Once an individual passes away, their assets could be subject to estate taxes and inheritance taxes, depending on where they lived and how much they were worth. While the danger of estate taxes and inheritance taxes does exist, the truth is that the vast majority of estates are too small to be charged a federal estate tax, which, as of 2021, applies only if the assets of the deceased person are worth $11.70 million or more. That exemption increases to $12.06 million in 2022.
The number of jurisdictions with these levies is dropping, as political opposition has risen to what some criticize as death taxes. Because of this, a dozen states plus the District of Columbia continue to tax estates, and a half dozen levy inheritance taxes. Maryland collects both.
Just like with federal estate tax, these state taxes are accumulated only beyond specific thresholds. And even at or above those levels, your relationship to the decedent—the person who passed away—may limit you from some or all inheritance tax. Notably, surviving spouses and descendants of the deceased rarely, if ever, pay this levy. Reach out to our skilled Western Pennsylvania elder law & estate planning attorneys to learn more.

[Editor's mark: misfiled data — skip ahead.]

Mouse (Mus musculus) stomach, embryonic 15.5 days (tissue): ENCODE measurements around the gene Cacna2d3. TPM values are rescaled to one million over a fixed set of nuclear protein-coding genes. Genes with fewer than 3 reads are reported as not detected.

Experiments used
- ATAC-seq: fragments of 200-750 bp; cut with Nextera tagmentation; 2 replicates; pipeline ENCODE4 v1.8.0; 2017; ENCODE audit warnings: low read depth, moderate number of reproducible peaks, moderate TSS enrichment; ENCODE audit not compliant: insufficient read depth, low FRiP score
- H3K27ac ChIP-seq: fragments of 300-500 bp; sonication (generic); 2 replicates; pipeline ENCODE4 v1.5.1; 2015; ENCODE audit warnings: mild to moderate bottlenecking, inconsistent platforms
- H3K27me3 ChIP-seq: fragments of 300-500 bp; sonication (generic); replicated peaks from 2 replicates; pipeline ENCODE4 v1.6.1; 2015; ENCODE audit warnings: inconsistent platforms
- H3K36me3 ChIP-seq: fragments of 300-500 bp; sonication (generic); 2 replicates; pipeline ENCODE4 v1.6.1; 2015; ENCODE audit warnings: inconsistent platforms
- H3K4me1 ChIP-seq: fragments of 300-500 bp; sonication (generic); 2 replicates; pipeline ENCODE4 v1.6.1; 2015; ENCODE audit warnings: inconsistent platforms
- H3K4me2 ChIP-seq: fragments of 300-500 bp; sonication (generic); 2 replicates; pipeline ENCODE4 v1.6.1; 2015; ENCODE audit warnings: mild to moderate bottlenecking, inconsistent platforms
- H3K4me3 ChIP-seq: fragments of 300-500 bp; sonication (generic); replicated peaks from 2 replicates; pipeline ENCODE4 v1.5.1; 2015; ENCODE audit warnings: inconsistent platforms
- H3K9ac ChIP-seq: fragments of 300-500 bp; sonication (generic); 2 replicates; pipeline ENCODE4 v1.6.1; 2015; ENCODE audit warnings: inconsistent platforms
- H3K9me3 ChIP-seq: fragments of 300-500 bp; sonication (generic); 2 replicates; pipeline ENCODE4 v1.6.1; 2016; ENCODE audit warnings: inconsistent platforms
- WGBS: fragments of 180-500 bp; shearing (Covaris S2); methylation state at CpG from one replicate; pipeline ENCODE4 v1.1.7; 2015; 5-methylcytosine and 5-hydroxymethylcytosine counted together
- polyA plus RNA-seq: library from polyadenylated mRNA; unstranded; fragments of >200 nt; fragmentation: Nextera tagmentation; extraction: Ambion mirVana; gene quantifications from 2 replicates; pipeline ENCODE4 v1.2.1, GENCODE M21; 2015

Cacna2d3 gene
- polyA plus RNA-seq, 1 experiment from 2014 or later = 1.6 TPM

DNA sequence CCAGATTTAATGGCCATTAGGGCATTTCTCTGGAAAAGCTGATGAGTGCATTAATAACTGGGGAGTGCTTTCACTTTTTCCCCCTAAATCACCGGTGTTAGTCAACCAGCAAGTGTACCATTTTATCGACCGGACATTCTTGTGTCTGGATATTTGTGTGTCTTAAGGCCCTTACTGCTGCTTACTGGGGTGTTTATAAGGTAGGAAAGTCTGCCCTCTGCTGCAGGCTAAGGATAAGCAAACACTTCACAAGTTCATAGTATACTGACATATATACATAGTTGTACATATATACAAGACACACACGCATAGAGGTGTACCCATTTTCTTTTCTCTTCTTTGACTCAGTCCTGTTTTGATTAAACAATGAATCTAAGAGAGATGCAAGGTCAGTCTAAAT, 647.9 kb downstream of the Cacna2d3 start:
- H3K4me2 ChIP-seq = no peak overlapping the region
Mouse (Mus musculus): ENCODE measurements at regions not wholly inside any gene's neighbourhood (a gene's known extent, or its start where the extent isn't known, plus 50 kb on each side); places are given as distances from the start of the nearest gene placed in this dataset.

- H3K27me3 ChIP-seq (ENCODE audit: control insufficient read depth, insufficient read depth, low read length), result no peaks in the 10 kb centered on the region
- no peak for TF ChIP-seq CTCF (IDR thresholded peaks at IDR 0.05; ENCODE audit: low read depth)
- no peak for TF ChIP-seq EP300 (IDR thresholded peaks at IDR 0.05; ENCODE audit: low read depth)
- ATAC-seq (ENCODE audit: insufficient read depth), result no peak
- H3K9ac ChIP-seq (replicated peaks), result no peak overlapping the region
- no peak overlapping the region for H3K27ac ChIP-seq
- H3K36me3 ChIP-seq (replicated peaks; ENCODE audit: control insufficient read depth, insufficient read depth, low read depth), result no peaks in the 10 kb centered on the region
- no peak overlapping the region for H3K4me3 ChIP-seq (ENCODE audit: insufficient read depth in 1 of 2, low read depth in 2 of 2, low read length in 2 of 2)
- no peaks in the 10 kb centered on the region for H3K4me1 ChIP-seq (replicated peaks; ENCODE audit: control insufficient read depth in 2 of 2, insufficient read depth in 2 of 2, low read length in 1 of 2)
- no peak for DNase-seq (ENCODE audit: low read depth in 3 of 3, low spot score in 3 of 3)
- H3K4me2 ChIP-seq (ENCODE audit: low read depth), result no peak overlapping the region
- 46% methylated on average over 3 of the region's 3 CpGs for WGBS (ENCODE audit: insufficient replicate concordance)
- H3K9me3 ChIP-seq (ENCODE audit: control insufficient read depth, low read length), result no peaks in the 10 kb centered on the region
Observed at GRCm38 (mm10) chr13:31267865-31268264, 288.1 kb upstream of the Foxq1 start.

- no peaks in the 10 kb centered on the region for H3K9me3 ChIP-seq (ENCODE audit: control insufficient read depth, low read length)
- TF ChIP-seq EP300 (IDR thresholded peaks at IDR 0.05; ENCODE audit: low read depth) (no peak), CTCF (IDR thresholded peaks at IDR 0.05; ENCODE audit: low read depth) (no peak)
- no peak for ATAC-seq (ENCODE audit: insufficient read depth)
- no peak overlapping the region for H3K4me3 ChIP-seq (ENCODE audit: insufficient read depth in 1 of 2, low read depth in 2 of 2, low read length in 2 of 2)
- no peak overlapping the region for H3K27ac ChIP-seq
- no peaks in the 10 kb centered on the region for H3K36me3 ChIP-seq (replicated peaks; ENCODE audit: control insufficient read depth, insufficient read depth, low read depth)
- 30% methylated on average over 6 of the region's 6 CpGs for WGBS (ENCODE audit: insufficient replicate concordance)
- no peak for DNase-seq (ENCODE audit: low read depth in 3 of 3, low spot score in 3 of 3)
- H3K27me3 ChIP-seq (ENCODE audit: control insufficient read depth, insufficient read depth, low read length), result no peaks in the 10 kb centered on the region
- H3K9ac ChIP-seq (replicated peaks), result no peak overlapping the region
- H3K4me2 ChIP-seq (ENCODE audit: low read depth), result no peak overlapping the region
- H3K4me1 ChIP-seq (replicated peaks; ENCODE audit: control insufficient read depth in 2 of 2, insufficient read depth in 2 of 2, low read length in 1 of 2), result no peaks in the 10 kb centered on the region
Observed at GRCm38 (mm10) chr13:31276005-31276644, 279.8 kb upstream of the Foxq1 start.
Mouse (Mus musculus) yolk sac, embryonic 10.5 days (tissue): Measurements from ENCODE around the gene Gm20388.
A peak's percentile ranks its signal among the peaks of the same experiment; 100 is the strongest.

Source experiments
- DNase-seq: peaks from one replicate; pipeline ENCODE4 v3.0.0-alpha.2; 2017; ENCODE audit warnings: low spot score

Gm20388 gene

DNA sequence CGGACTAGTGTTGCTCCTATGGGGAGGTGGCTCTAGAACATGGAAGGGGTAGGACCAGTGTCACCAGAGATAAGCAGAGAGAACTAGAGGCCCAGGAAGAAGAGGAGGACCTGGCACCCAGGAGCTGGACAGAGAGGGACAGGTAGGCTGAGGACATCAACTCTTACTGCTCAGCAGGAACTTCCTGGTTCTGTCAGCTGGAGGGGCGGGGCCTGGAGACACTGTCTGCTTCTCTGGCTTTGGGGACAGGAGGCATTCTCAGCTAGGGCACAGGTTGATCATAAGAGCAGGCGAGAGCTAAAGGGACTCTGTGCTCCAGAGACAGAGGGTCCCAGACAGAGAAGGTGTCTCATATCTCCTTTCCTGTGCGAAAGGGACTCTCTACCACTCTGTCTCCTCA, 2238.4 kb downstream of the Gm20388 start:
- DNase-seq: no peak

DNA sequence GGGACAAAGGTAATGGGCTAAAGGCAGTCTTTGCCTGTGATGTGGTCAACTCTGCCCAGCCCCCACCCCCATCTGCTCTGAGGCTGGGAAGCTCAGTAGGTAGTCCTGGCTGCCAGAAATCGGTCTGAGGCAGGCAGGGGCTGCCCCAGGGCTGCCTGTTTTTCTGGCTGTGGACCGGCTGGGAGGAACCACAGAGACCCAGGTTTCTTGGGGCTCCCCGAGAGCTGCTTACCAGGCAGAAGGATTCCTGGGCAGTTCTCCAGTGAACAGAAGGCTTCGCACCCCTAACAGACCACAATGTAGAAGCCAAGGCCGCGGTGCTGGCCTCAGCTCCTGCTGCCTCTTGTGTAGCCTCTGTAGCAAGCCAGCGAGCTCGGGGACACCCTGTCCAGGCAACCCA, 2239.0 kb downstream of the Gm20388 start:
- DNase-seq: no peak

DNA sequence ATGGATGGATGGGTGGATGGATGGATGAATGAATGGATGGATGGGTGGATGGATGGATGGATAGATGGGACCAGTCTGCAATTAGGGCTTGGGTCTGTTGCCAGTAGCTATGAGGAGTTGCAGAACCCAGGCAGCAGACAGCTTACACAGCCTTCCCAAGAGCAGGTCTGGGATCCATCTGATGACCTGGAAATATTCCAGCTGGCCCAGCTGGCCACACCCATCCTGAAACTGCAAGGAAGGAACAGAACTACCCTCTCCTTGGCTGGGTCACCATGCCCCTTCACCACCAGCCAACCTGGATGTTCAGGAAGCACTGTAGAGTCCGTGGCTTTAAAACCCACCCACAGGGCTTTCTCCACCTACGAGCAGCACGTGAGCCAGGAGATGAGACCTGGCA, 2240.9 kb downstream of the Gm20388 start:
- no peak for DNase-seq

What are estate taxes?
For tax purposes, these levies, both federal and state, are set on the estate’s fair market value (FMV), instead of what the deceased initially paid for their assets.
While that means any appreciation in the estate’s assets over time will be taxed, it also protects against being taxed on peak values that have since dropped. For example, if a house was bought at $5 million, but its current market value is $4 million, the latter amount will be used.
Anything in the estate that is bequeathed to a surviving spouse is not counted in the total amount and isn’t subject to estate tax. The right of spouses to leave any amount to one another is referred to as the unlimited marital deduction. Though when the surviving spouse who inherited an estate dies, the beneficiaries may then owe estate taxes if the estate exceeds the exclusion limit. Other deductions, including charitable donations or any debts or fees that come with the estate, are also not contained in the final calculation.
An heir expected to receive money or assets can decide to decline the inheritance through the use of an inheritance or estate waiver. The waiver is a lawful document that the heir signs, declining the rights to the inheritance. In this example, the executor of the will would then name a new beneficiary of the inheritance. An heir might decide to waive their inheritance to avoid paying taxes or to avoid having to maintain a house or other structure. A person in a bankruptcy proceeding might also decide to sign a waiver so that the property cannot be seized by creditors. State law determines how the waivers work.
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